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Patrick, thanks for digging into this. I think this is an important issue for several reasons. Ralph complains every season about how many key players are hurt and appears to use it as an excuse. If key players keep getting hurt what are the reasons? Is it a stamina issue where once a players gets tired the chances of getting hurt increases? If so thats on the strength trainer. Or is it a technique issue? It seems to me that a lot of line players have been getting injured lately and the fact that they seem ineffective when protecting the QB and when rushing the opposing QB makes me think that the linemen are badly coached when it comes to technique. I think Ralph should look into this if he hasn't already to figure out why so many players keep getting hurt every season.


This is a very interesting year-by-year breakdown, but you didn't answer the question in your blog post title! You didn't compare Maryland's injuries to any other teams.

While this may be time intensive, it would be very interesting to see, especially because our coaches tend to use the injury excuse often. If it turns out that the other teams in the ACC have had comparable man-years lost for starters and non-starters, then we are left with nothing but an inexplicable act of God -- the fact that it only rained last season when Maryland had the ball.


Also if our players do turn out to be injured more often than those on other teams, is that bad luck also some poor training/preparation?


Shawn ---

At least I said it would be difficult to figure that out and probably couldnt answer the question. Heres why:

Schools dont publish their list of scholarship players. You can guess, mostly pretty accurately in 95 percent of the cases. But some schools also dont include a participation chart in their media guides, which is exactly where Im culling all this data from.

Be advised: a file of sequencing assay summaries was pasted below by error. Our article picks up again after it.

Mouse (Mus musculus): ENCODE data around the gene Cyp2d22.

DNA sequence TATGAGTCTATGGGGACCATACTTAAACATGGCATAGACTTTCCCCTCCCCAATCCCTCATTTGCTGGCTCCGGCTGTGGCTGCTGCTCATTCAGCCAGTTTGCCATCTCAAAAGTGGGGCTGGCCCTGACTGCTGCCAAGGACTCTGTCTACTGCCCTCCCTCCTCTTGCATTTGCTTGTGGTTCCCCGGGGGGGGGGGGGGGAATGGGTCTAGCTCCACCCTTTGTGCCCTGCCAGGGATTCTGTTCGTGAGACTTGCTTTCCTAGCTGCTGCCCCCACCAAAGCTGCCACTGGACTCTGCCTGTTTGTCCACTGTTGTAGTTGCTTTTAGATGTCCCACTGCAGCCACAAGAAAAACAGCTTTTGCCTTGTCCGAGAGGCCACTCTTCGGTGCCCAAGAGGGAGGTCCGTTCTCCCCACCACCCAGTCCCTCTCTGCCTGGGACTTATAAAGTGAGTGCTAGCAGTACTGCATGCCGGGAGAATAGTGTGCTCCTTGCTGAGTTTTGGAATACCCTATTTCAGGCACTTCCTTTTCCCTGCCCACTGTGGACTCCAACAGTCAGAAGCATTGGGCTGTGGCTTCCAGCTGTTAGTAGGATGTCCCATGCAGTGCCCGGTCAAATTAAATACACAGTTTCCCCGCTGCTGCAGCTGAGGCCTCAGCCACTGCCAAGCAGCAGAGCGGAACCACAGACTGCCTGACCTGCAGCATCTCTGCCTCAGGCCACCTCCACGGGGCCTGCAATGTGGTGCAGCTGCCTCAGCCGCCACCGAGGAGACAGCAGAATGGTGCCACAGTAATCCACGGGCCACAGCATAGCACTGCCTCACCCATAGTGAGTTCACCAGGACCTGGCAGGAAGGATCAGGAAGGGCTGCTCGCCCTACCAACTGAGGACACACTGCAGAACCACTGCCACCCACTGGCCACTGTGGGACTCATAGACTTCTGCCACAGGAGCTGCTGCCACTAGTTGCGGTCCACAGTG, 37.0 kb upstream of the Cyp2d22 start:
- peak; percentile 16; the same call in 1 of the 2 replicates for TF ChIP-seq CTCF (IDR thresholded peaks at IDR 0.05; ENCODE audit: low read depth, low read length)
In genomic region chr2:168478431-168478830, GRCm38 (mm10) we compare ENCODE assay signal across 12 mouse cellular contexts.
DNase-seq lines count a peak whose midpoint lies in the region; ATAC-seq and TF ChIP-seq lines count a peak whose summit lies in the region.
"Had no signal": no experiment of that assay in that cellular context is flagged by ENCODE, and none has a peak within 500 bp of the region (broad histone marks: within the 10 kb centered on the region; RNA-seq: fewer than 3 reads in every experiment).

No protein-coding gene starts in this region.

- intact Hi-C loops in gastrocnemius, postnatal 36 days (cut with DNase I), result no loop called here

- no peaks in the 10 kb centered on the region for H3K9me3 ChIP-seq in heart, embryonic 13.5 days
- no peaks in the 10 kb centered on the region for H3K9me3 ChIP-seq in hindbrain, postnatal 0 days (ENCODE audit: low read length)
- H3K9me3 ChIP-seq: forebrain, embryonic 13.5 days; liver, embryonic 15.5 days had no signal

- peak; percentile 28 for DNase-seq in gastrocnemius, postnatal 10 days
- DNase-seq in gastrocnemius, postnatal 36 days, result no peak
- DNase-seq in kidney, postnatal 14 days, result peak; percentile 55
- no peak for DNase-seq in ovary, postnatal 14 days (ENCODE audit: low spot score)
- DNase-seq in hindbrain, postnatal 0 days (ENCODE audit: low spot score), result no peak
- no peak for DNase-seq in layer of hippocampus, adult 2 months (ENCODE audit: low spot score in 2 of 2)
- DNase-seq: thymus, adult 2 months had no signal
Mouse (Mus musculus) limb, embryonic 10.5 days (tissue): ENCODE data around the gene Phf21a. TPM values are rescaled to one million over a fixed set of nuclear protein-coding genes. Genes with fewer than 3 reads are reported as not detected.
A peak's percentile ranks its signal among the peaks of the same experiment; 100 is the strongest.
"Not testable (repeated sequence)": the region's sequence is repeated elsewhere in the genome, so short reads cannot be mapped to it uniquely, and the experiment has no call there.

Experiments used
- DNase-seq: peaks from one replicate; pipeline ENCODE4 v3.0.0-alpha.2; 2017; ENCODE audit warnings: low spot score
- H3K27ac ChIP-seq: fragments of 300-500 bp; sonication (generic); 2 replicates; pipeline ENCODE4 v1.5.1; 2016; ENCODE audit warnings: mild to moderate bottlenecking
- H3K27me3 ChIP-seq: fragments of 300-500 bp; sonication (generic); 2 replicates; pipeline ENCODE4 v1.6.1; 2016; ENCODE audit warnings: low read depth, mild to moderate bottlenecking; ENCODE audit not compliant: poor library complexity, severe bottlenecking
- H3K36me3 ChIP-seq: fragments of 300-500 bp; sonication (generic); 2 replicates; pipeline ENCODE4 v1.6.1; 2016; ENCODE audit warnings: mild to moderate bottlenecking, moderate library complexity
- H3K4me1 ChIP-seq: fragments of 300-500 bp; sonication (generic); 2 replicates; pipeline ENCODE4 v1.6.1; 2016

It is a time-intensive process, and maybe Ill wind up digging into it eventually. Just dont see that happening this week.


So I guess you could only compare schools that publish participation charts?

It's interesting to know which years have been more injury riddled than others in absolute terms, but I wonder how they compare relatively to others.

If you have a lot of time, you could create some type of "Injury Index."

For each week, you could calculate the % of all players available and the % of starters available for each week and your game previews could include something along the lines of

"Injuries/suspensions/etc: Maryland has 85% of projected starters available but UNC only has 70%"

At the end of the season, you could say something like Maryland had 90% of its starters available for all games while Maryland's opponents had 85% during the games they played against Maryland. One more sports metric..


Shawn ---

In a world without money, Id probably tackle that project immediately.

As it stands, project is the perfect word to describe it. It would be a curious metric, and surely more valuable and enlightening in the macro than the micro. The question is whether it would be so valuable as to invest several hours (minimum) into coming up with it.

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